AB - WHAT IS ALREADY KNOWN ABOUT THIS SUBJECT • Urinary pharmacokinetic methodology can be used to identify the relative bioavailability to the lungs and the systemic circulation after an inhalation but has not yet been extended to corticosteroids. • Two (Qvar® and Clenil®) HFA (CFC‐free) metered dose inhaler formulations of beclometasone dipropionate are now available. The recommended dose of Qvar is half that of Clenil but the two have yet to be compared. WHAT THIS STUDY ADDS • The urinary excretion of beclometasone dipropionate and its main metabolites (beclometasone‐17‐ monopropionate and beclometasone) in the first 30 min post inhalation represents the relative bioavailability to the lungs after an inhalation. • Similarly the 24 h urinary excretion of the main metabolites can be used to identify the relative bioavailability to the systemic circulation after an inhalation. he relative lung and systemic bioavailability between Qvar and Clenil confirms the two fold difference in their recommended doses. AIM Urinary pharmacokinetic methods have been identified to determine the relative lung and systemic bioavailability after an inhalation. We have extended this methodology to inhaled beclometasone dipropionate (BDP). METHOD Ethics Committee approval was obtained and all subjects gave consent. Twelve healthy volunteers received randomized doses, separated by >7 days, of 2000 µg BDP solution with (OralC) and without (Oral) 5 g oral charcoal, 10 100 µg inhalations from a Qvar® Easibreathe metered dose inhaler (pMDI) with (QvarC) and without (Qvar) oral charcoal and eight 250 µg inhalations from a Clenil® pMDI (Clenil). Subjects provided urine samples at 0, 0.5, 1, 2, 3, 5, 8, 12 and 24 h post study dose. Urinary concentrations of BDP and its metabolites, beclometasone‐17‐monopropionate (17‐BMP) and beclometasone (BOH) were measured. RESULTS No BDP, 17‐BMP or BOH were detected in any samples post OralC dosing. Post oral dosing no BDP was detected in all urine samples and no 17‐BMP or BOH was excreted in the first 30 min. Significantly more (P < 0.001) BDP, 17‐BMP and BOH were excreted in the first 30 min and the cumulative 24 h urinary excretions post Qvar and Clenil compared with Oral. The mean ratio (90% confidence interval) of the 30 min urinary excretions for Qvar compared with Clenil was 231.4 (209.6, 255.7) %. CONCLUSION The urinary pharmacokinetic methodology to determine the relative lung and systemic bioavailability post inhalation, using 30 min and cumulative 24 h post inhalation samples, applies to BDP. The ratio between Qvar and Clenil is consistent with related clinical and lung deposition studies.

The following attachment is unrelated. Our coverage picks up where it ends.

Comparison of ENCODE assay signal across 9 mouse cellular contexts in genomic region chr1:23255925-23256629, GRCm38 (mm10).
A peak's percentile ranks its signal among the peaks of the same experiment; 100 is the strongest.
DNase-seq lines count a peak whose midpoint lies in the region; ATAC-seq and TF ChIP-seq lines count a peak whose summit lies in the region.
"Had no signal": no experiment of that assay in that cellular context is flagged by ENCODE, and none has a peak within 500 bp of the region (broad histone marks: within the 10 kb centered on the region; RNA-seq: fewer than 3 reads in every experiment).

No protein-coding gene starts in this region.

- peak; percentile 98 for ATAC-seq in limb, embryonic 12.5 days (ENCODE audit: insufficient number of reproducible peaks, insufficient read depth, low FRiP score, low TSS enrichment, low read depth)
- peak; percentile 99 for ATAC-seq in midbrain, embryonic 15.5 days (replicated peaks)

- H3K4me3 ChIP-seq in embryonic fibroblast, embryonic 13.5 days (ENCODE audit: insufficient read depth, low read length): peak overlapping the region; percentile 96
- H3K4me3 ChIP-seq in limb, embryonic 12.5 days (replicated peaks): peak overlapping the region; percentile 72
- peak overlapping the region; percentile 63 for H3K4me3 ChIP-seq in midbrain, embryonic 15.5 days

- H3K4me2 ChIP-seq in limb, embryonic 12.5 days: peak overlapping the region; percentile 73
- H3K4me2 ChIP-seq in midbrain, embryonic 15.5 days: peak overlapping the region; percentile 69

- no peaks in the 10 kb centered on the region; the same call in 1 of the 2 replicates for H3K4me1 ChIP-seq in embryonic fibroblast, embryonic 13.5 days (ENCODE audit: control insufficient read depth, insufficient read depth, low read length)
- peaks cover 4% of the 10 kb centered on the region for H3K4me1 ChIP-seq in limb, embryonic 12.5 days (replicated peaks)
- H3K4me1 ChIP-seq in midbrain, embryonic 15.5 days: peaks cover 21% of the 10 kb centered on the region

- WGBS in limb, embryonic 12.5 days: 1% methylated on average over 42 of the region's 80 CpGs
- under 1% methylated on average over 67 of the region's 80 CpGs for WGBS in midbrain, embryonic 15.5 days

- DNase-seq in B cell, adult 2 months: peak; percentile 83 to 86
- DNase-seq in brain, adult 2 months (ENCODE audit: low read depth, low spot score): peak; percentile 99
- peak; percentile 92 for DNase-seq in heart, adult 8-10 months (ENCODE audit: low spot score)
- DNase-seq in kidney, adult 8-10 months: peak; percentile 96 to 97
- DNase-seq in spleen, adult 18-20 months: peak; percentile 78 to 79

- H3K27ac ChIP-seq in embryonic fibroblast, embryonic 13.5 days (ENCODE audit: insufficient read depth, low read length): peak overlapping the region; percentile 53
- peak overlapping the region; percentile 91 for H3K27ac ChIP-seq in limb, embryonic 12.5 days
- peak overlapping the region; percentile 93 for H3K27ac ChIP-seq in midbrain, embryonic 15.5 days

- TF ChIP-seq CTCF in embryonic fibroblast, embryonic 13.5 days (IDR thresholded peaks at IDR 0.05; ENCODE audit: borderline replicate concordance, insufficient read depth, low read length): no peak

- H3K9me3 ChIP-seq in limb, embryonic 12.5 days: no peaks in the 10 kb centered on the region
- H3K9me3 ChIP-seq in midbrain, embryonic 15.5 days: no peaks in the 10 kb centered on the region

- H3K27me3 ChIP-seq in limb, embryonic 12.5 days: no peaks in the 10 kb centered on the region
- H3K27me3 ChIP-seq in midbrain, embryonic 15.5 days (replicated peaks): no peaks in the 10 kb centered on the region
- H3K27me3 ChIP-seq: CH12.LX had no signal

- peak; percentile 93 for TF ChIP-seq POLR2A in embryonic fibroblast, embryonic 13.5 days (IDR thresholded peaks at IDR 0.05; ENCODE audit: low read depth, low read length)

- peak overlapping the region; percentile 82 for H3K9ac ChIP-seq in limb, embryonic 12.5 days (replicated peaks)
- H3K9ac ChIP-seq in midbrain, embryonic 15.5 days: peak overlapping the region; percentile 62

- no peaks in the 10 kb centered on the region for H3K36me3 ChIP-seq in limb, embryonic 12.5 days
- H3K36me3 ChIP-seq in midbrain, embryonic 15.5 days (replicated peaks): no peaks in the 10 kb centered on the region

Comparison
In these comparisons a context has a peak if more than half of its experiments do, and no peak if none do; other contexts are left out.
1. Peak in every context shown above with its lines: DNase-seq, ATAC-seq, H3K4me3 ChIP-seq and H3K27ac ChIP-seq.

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DO - 10.1111/j.1365-2125.2012.04210.x

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JO - British Journal of Clinical Pharmacology